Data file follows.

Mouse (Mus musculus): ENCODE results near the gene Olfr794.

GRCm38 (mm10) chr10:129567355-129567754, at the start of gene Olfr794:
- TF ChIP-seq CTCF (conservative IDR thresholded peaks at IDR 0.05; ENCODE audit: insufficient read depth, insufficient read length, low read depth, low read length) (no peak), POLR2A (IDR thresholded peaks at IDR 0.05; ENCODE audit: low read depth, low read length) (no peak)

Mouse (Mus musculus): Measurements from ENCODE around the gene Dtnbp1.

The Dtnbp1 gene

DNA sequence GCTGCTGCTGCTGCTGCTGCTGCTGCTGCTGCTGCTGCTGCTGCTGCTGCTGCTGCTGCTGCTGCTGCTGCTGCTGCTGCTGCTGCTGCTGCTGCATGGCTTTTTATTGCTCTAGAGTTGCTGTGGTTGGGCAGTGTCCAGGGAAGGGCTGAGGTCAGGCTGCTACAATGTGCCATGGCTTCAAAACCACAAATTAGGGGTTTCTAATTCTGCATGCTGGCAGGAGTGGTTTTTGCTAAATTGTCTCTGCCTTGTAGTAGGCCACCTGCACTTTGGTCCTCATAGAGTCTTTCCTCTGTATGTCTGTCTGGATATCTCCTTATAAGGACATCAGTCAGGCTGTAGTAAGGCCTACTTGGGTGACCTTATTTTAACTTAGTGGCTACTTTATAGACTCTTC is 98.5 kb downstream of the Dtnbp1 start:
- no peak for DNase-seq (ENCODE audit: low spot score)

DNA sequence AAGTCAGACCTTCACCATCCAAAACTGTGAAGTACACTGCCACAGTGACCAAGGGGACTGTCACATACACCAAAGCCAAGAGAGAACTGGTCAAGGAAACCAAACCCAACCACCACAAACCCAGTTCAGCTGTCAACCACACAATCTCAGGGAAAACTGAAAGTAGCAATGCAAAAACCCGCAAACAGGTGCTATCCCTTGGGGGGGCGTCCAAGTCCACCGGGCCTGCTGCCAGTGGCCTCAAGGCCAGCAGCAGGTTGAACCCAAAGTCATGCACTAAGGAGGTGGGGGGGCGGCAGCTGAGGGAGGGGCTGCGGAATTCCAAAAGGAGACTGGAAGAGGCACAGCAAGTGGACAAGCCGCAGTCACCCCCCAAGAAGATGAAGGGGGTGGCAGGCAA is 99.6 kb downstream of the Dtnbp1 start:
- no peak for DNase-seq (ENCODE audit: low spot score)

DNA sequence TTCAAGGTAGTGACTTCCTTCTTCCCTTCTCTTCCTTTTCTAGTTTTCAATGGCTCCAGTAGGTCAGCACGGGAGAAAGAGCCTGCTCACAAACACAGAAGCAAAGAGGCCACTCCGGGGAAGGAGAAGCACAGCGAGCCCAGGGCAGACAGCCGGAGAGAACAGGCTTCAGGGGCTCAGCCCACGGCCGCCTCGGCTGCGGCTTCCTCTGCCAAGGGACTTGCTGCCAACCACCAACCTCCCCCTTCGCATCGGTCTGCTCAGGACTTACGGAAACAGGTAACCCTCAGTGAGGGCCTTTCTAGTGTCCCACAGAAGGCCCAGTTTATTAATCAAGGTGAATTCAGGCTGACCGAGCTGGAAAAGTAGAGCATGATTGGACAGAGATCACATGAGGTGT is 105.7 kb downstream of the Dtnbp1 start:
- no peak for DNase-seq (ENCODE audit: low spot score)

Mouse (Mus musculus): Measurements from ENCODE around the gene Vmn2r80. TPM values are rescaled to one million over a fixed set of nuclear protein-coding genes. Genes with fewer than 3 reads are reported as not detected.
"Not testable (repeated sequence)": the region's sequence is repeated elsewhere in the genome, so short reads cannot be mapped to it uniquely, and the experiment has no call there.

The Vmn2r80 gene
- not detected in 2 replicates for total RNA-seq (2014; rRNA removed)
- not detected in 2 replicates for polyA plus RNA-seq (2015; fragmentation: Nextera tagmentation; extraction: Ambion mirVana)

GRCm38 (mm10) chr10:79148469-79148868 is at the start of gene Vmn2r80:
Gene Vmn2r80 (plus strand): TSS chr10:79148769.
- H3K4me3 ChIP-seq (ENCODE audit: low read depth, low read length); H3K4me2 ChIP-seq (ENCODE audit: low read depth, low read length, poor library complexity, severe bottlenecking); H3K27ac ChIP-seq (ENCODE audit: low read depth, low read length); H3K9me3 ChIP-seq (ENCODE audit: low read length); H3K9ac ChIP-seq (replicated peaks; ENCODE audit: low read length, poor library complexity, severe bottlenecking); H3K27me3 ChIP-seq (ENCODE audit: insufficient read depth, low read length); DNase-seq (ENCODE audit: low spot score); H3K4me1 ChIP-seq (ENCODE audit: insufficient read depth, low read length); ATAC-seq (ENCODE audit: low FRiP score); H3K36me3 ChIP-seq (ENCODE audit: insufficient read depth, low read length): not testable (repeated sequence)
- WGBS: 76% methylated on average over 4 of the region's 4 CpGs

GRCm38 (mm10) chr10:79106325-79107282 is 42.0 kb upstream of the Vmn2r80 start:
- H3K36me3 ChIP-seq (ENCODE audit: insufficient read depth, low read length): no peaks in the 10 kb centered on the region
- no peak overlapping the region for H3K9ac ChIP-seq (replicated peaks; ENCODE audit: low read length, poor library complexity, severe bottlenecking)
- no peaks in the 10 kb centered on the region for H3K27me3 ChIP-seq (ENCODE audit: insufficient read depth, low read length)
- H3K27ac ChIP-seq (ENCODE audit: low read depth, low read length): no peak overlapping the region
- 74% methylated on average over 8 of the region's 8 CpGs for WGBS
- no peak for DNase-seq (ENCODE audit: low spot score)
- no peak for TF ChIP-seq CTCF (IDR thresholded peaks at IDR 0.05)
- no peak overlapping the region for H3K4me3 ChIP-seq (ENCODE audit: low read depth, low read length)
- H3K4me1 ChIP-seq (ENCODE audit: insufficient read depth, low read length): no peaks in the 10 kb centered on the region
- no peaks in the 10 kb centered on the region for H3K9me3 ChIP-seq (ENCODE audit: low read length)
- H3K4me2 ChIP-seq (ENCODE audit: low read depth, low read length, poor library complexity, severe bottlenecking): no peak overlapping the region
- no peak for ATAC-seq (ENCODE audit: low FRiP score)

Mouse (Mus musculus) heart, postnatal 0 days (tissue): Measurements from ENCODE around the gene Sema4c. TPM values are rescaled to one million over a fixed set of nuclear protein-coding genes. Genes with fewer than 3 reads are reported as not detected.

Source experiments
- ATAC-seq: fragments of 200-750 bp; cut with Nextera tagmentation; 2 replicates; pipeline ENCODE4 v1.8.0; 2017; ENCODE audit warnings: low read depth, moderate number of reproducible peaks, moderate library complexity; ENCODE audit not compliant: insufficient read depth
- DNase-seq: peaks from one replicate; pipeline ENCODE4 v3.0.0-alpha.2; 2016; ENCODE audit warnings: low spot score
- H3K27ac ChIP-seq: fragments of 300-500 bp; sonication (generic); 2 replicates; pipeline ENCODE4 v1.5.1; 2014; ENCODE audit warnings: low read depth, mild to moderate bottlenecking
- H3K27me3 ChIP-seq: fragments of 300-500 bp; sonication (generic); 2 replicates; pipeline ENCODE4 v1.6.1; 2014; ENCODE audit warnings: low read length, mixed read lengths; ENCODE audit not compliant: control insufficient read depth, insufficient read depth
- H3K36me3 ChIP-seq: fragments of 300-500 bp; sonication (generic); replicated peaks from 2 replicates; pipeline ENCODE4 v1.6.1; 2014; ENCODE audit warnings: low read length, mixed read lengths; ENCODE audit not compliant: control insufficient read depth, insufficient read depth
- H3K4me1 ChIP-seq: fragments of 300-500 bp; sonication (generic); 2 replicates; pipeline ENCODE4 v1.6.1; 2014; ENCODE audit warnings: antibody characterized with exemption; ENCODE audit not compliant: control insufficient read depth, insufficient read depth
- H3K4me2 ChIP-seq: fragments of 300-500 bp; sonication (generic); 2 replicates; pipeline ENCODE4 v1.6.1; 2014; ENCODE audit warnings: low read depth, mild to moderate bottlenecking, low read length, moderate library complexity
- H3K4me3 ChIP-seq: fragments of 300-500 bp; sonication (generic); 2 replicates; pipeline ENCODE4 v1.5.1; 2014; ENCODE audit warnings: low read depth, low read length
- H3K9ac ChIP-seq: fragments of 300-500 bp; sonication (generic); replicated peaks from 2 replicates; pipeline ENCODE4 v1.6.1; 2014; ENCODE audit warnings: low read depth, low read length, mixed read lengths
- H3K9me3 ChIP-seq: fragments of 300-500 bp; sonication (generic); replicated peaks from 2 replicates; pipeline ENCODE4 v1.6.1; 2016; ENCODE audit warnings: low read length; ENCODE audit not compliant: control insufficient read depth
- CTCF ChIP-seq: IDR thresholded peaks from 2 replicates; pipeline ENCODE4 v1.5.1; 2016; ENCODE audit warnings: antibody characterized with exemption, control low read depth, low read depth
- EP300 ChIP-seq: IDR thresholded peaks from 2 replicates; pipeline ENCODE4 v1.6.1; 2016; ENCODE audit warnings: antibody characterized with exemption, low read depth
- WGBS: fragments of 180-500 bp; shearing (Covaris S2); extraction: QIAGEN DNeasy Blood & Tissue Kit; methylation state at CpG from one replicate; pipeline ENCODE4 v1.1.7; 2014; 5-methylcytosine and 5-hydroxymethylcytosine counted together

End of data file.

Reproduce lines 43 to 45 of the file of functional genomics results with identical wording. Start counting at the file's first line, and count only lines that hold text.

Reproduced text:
- H3K4me3 ChIP-seq: fragments of 300-500 bp; sonication (generic); 2 replicates; pipeline ENCODE4 v1.5.1; 2014; ENCODE audit warnings: low read depth, low read length
- H3K9ac ChIP-seq: fragments of 300-500 bp; sonication (generic); replicated peaks from 2 replicates; pipeline ENCODE4 v1.6.1; 2014; ENCODE audit warnings: low read depth, low read length, mixed read lengths
- H3K9me3 ChIP-seq: fragments of 300-500 bp; sonication (generic); replicated peaks from 2 replicates; pipeline ENCODE4 v1.6.1; 2016; ENCODE audit warnings: low read length; ENCODE audit not compliant: control insufficient read depth